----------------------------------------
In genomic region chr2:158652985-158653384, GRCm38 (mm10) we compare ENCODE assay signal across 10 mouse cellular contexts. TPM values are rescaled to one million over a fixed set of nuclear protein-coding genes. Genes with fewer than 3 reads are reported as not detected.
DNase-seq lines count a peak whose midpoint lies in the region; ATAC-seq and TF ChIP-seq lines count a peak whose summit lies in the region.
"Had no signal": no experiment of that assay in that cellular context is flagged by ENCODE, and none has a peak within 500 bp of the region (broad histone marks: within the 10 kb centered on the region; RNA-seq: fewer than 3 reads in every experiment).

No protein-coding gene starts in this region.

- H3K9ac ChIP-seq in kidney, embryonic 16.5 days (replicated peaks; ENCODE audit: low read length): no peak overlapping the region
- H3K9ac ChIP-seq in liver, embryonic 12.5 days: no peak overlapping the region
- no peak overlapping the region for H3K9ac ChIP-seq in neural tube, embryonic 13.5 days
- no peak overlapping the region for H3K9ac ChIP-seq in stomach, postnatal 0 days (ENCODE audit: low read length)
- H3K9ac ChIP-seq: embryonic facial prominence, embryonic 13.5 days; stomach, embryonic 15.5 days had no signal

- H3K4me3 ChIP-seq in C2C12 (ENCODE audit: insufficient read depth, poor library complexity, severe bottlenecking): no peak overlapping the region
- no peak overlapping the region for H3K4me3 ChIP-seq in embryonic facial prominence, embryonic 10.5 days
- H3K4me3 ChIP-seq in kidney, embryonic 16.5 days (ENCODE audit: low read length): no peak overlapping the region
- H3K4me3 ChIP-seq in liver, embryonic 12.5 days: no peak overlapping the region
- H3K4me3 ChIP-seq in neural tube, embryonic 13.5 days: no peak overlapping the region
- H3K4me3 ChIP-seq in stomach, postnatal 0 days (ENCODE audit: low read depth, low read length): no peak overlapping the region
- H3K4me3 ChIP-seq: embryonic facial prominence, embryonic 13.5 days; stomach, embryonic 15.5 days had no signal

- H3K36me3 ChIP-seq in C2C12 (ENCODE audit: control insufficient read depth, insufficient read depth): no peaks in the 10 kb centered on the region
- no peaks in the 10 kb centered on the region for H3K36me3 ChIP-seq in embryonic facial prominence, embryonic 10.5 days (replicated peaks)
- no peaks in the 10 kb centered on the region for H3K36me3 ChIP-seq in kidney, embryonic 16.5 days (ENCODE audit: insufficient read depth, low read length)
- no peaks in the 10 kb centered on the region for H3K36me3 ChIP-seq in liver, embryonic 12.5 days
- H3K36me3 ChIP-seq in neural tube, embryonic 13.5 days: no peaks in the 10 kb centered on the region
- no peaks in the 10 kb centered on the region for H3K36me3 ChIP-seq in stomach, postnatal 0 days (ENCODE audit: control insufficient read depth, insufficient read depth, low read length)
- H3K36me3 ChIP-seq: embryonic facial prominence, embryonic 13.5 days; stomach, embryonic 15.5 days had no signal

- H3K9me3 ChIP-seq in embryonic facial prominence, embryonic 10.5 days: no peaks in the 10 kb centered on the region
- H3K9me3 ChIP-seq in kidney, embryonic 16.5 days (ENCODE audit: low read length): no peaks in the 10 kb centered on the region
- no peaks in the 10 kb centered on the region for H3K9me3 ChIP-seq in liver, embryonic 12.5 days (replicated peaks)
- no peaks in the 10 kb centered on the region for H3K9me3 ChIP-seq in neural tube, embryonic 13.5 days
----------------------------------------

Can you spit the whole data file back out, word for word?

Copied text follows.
In genomic region chr2:158652985-158653384, GRCm38 (mm10) we compare ENCODE assay signal across 10 mouse cellular contexts. TPM values are rescaled to one million over a fixed set of nuclear protein-coding genes. Genes with fewer than 3 reads are reported as not detected.
DNase-seq lines count a peak whose midpoint lies in the region; ATAC-seq and TF ChIP-seq lines count a peak whose summit lies in the region.
"Had no signal": no experiment of that assay in that cellular context is flagged by ENCODE, and none has a peak within 500 bp of the region (broad histone marks: within the 10 kb centered on the region; RNA-seq: fewer than 3 reads in every experiment).

No protein-coding gene starts in this region.

- H3K9ac ChIP-seq in kidney, embryonic 16.5 days (replicated peaks; ENCODE audit: low read length): no peak overlapping the region
- H3K9ac ChIP-seq in liver, embryonic 12.5 days: no peak overlapping the region
- no peak overlapping the region for H3K9ac ChIP-seq in neural tube, embryonic 13.5 days
- no peak overlapping the region for H3K9ac ChIP-seq in stomach, postnatal 0 days (ENCODE audit: low read length)
- H3K9ac ChIP-seq: embryonic facial prominence, embryonic 13.5 days; stomach, embryonic 15.5 days had no signal

- H3K4me3 ChIP-seq in C2C12 (ENCODE audit: insufficient read depth, poor library complexity, severe bottlenecking): no peak overlapping the region
- no peak overlapping the region for H3K4me3 ChIP-seq in embryonic facial prominence, embryonic 10.5 days
- H3K4me3 ChIP-seq in kidney, embryonic 16.5 days (ENCODE audit: low read length): no peak overlapping the region
- H3K4me3 ChIP-seq in liver, embryonic 12.5 days: no peak overlapping the region
- H3K4me3 ChIP-seq in neural tube, embryonic 13.5 days: no peak overlapping the region
- H3K4me3 ChIP-seq in stomach, postnatal 0 days (ENCODE audit: low read depth, low read length): no peak overlapping the region
- H3K4me3 ChIP-seq: embryonic facial prominence, embryonic 13.5 days; stomach, embryonic 15.5 days had no signal

- H3K36me3 ChIP-seq in C2C12 (ENCODE audit: control insufficient read depth, insufficient read depth): no peaks in the 10 kb centered on the region
- no peaks in the 10 kb centered on the region for H3K36me3 ChIP-seq in embryonic facial prominence, embryonic 10.5 days (replicated peaks)
- no peaks in the 10 kb centered on the region for H3K36me3 ChIP-seq in kidney, embryonic 16.5 days (ENCODE audit: insufficient read depth, low read length)
- no peaks in the 10 kb centered on the region for H3K36me3 ChIP-seq in liver, embryonic 12.5 days
- H3K36me3 ChIP-seq in neural tube, embryonic 13.5 days: no peaks in the 10 kb centered on the region
- no peaks in the 10 kb centered on the region for H3K36me3 ChIP-seq in stomach, postnatal 0 days (ENCODE audit: control insufficient read depth, insufficient read depth, low read length)
- H3K36me3 ChIP-seq: embryonic facial prominence, embryonic 13.5 days; stomach, embryonic 15.5 days had no signal

- H3K9me3 ChIP-seq in embryonic facial prominence, embryonic 10.5 days: no peaks in the 10 kb centered on the region
- H3K9me3 ChIP-seq in kidney, embryonic 16.5 days (ENCODE audit: low read length): no peaks in the 10 kb centered on the region
- no peaks in the 10 kb centered on the region for H3K9me3 ChIP-seq in liver, embryonic 12.5 days (replicated peaks)
- no peaks in the 10 kb centered on the region for H3K9me3 ChIP-seq in neural tube, embryonic 13.5 days